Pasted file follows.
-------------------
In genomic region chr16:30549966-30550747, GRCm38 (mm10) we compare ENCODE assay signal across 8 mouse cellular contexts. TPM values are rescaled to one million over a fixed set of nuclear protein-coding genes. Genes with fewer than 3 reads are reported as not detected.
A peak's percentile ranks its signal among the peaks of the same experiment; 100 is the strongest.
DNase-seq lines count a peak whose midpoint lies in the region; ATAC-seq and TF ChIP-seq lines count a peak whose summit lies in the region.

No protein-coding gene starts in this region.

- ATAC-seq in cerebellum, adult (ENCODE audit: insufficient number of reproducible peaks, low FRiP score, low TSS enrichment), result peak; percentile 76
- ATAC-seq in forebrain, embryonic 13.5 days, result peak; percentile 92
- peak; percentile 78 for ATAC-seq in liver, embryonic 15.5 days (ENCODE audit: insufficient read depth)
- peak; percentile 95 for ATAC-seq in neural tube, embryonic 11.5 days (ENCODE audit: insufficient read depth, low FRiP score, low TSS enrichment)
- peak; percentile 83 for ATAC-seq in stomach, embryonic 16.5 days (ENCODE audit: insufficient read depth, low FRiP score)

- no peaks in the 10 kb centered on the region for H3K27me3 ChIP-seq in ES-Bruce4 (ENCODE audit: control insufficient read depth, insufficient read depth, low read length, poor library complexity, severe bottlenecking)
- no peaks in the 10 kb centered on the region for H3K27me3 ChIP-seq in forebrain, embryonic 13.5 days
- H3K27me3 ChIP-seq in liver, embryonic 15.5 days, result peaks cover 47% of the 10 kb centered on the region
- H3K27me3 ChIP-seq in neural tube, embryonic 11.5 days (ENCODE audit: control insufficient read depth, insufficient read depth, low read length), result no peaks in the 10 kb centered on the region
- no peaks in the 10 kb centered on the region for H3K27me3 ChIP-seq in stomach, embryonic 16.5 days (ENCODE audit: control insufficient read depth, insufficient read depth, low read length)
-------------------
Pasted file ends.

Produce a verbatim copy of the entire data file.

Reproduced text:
In genomic region chr16:30549966-30550747, GRCm38 (mm10) we compare ENCODE assay signal across 8 mouse cellular contexts. TPM values are rescaled to one million over a fixed set of nuclear protein-coding genes. Genes with fewer than 3 reads are reported as not detected.
A peak's percentile ranks its signal among the peaks of the same experiment; 100 is the strongest.
DNase-seq lines count a peak whose midpoint lies in the region; ATAC-seq and TF ChIP-seq lines count a peak whose summit lies in the region.

No protein-coding gene starts in this region.

- ATAC-seq in cerebellum, adult (ENCODE audit: insufficient number of reproducible peaks, low FRiP score, low TSS enrichment), result peak; percentile 76
- ATAC-seq in forebrain, embryonic 13.5 days, result peak; percentile 92
- peak; percentile 78 for ATAC-seq in liver, embryonic 15.5 days (ENCODE audit: insufficient read depth)
- peak; percentile 95 for ATAC-seq in neural tube, embryonic 11.5 days (ENCODE audit: insufficient read depth, low FRiP score, low TSS enrichment)
- peak; percentile 83 for ATAC-seq in stomach, embryonic 16.5 days (ENCODE audit: insufficient read depth, low FRiP score)

- no peaks in the 10 kb centered on the region for H3K27me3 ChIP-seq in ES-Bruce4 (ENCODE audit: control insufficient read depth, insufficient read depth, low read length, poor library complexity, severe bottlenecking)
- no peaks in the 10 kb centered on the region for H3K27me3 ChIP-seq in forebrain, embryonic 13.5 days
- H3K27me3 ChIP-seq in liver, embryonic 15.5 days, result peaks cover 47% of the 10 kb centered on the region
- H3K27me3 ChIP-seq in neural tube, embryonic 11.5 days (ENCODE audit: control insufficient read depth, insufficient read depth, low read length), result no peaks in the 10 kb centered on the region
- no peaks in the 10 kb centered on the region for H3K27me3 ChIP-seq in stomach, embryonic 16.5 days (ENCODE audit: control insufficient read depth, insufficient read depth, low read length)